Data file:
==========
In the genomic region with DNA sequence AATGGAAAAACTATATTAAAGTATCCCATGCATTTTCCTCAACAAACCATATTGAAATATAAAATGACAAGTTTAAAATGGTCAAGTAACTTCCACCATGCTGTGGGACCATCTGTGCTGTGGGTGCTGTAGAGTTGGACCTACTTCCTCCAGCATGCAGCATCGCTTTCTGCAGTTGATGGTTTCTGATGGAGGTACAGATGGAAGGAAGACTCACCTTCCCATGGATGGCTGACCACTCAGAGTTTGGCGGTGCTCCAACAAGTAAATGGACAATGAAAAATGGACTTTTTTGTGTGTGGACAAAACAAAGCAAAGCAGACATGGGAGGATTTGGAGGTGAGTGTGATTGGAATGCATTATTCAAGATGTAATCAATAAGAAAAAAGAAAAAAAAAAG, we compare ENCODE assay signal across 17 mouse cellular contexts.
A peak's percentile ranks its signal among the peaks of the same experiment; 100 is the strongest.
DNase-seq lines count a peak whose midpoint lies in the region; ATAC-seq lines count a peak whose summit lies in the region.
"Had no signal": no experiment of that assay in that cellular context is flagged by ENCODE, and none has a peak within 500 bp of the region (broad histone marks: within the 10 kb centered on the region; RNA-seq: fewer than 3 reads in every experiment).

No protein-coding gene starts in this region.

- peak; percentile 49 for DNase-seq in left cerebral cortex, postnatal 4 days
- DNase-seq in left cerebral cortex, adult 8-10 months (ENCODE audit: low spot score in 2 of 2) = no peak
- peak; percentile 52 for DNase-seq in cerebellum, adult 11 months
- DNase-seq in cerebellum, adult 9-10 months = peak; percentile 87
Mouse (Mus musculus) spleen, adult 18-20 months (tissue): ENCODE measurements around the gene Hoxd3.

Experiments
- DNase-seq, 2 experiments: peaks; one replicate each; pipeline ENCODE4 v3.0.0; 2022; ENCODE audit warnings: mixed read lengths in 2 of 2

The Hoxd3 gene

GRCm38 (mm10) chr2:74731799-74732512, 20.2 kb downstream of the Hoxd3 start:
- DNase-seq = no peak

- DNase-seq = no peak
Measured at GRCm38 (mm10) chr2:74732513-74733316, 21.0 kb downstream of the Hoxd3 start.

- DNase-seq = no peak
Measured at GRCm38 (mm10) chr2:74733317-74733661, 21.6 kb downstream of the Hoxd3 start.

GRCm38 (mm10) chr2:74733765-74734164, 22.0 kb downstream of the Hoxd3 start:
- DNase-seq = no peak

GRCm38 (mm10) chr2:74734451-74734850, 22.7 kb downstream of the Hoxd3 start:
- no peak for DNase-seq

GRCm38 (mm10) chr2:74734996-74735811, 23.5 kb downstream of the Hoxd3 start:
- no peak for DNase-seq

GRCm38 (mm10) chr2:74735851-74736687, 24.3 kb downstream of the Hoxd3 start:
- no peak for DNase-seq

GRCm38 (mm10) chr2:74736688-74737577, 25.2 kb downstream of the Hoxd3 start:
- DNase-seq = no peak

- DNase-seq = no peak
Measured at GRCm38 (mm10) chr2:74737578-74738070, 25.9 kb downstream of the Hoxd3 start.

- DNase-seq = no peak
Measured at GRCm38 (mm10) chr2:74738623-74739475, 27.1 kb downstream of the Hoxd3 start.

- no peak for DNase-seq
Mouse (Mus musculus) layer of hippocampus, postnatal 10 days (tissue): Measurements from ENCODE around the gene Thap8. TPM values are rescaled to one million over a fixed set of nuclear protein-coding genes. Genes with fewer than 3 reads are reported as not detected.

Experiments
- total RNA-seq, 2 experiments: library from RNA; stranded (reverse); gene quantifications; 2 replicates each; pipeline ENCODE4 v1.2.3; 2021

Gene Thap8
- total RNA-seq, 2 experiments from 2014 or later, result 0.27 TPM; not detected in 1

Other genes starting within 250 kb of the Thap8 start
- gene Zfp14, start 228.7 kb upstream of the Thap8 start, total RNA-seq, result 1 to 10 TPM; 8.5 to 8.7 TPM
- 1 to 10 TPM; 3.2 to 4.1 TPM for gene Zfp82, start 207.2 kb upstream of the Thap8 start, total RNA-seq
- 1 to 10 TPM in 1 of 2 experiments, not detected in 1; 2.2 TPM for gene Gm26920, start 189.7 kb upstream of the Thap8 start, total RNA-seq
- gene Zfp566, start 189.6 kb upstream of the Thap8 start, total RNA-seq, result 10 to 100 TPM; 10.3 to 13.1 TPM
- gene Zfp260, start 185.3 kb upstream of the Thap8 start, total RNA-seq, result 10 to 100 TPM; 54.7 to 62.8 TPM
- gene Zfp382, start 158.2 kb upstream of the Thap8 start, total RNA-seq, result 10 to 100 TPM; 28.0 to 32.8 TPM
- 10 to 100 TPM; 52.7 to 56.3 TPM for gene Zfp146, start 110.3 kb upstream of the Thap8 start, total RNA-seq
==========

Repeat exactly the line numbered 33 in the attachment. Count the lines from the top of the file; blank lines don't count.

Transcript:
Measured at GRCm38 (mm10) chr2:74738623-74739475, 27.1 kb downstream of the Hoxd3 start.